• Visit your local library – Every kid needs a library card. It’s a rite of passage; a sign of growing up, of being responsible, and it’s certainly less expensive than buying books. Most libraries have reading programs and some allow both adults and kids to come and read to younger kids. Many libraries have art or writing classes, poetry events and free online sources for things like music and books. I was surprised to find a plethora of services online and in library services for children and teens available at our local library.

• Engage your child in learning opportunities – Even if you live in a small town there are probably learning opportunities you may not have considered. Rural areas usually have 4-H programs for kids that encourage learning that can even lead to income opportunities but now most cities have 4-H Clubs as well. My nieces raised and showed sheep when they were young and were able to make money for college. 4-H isn’t just about agriculture and now includes hands on opportunities to learn about Science, Technology, Engineering and Math (STEM), healthy living and citizenship.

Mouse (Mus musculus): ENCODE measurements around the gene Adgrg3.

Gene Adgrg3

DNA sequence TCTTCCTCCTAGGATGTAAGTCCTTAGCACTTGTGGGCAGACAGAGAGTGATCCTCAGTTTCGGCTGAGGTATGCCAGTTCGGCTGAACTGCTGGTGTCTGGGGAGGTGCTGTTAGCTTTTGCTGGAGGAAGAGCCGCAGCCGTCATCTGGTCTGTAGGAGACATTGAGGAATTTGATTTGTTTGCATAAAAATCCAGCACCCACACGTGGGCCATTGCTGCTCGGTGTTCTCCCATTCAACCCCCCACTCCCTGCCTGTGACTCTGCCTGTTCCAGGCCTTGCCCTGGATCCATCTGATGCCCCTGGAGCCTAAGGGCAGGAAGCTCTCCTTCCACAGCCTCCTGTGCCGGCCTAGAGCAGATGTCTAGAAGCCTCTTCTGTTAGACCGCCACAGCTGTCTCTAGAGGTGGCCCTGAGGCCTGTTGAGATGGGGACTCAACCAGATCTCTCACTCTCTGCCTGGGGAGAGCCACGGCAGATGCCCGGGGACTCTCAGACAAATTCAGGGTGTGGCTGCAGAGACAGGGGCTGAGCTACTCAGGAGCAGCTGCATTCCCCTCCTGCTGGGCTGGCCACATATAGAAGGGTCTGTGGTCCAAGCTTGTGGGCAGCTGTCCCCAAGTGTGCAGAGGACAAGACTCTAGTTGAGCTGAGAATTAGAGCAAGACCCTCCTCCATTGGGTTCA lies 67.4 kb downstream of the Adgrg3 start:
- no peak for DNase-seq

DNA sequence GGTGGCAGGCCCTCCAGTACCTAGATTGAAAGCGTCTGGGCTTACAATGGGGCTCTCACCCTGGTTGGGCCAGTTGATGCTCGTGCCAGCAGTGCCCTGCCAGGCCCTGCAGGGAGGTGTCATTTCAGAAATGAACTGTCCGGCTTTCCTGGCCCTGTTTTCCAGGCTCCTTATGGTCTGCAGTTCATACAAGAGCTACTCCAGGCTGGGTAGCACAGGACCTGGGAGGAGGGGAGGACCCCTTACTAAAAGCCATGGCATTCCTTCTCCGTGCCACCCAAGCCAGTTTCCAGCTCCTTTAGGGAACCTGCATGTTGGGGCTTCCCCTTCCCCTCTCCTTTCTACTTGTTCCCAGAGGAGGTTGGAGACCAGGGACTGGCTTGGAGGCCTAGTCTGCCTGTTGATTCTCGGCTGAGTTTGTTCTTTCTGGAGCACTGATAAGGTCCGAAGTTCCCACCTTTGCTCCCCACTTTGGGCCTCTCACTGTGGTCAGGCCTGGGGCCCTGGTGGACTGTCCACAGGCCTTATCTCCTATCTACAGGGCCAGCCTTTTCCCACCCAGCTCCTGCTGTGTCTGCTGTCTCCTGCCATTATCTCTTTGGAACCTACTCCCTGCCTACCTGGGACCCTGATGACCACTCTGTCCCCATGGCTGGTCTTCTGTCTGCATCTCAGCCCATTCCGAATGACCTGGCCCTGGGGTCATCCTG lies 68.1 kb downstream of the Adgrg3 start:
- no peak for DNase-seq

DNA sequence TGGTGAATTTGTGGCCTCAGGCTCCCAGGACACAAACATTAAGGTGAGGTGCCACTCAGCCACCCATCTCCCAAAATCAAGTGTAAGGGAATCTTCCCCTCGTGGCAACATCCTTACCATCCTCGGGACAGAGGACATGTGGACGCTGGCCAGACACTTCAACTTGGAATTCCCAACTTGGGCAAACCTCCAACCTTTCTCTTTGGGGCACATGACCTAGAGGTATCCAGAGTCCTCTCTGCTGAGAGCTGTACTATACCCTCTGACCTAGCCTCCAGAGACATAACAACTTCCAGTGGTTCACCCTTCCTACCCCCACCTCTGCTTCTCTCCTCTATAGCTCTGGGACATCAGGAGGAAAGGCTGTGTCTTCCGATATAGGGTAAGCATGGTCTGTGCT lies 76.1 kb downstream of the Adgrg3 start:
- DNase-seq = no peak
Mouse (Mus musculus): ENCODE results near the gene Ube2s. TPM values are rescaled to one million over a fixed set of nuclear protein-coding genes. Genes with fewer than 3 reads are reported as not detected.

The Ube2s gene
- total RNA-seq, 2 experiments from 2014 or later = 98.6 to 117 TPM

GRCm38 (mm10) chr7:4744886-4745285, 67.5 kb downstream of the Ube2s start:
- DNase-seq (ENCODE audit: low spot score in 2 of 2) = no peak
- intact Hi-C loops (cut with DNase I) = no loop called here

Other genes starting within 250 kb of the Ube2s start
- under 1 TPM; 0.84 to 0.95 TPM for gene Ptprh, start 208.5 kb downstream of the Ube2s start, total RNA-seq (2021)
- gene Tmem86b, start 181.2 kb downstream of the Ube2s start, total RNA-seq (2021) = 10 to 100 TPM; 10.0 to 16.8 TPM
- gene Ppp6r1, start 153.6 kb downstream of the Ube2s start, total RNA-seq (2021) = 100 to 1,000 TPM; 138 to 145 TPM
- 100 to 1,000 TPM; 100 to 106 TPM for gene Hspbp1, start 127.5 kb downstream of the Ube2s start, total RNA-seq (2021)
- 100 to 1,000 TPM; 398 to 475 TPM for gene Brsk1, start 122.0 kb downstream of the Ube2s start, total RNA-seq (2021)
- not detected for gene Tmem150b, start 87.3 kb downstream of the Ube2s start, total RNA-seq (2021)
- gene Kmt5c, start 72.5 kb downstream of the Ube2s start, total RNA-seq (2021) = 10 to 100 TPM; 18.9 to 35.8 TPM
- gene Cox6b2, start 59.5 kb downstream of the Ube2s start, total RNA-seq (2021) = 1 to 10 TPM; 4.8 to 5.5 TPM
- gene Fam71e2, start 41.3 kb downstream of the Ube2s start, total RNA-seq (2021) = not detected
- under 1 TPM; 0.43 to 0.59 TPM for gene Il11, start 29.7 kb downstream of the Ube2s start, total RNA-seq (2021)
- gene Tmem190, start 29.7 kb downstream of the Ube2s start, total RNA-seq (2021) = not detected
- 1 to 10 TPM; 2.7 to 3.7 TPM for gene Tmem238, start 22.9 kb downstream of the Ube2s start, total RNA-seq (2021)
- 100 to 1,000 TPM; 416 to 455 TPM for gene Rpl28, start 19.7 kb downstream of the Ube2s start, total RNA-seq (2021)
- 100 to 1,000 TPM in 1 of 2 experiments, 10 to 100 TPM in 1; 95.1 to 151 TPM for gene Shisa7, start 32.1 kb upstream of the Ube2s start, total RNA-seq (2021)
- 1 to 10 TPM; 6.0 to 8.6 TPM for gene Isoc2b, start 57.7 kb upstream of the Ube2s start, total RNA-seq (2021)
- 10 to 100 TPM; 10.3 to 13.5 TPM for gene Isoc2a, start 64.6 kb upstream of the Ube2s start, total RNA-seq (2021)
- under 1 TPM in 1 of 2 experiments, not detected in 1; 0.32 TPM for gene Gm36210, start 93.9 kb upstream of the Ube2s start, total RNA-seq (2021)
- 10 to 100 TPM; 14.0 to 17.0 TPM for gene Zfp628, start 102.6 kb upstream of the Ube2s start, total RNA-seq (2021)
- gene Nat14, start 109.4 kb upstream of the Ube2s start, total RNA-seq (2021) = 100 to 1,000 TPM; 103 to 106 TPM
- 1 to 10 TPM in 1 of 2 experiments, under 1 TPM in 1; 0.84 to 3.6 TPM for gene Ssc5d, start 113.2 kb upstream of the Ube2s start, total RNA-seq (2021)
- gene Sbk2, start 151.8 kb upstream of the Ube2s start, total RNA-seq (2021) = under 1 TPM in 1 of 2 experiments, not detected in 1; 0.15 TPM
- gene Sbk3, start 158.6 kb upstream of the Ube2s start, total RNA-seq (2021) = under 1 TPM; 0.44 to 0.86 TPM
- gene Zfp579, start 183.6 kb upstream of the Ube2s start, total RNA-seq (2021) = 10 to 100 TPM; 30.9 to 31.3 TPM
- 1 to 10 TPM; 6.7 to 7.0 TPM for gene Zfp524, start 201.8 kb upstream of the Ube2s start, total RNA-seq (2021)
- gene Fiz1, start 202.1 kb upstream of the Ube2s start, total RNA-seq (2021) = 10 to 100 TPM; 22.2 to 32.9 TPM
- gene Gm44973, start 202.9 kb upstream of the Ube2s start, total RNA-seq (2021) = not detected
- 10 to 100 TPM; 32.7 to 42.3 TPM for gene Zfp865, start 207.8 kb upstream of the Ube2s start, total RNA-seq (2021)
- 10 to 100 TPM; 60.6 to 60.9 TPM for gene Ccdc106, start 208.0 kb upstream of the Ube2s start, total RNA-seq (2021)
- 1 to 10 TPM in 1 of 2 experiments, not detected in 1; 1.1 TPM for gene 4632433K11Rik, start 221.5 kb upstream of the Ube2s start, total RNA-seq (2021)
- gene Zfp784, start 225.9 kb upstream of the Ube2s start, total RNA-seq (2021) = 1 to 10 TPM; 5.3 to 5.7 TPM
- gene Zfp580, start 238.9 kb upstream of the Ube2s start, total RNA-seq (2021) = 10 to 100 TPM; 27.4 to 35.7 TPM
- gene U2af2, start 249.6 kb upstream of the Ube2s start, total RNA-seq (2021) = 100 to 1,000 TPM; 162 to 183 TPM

• Look for free learning opportunities or invent your own – When my kids were children I used every outing from art museums and concerts to camping, canoeing, hiking and traveling as a learning opportunity. Once a week we went to the local art museum. I took my kids as well as their friends camping and canoeing. When we traveled I bought books about where we were going and taught them about birds, fish or plants of the area. All it takes is a little effort and inventiveness. So, find a nature center or take your kids on an adventure.

• Team up with other parents – One of the great things about kids is their friends. When mine were young I got together with other parents and did kid swaps. That way the kid got double the experiences. Some of my friends DEPLORE camping but that’s my thing so their kids still got to go on overnight camping trips. My kids went places I wasn’t fond of going like sporting events. Each and every new experience is an opportunity for broadening one’s horizons.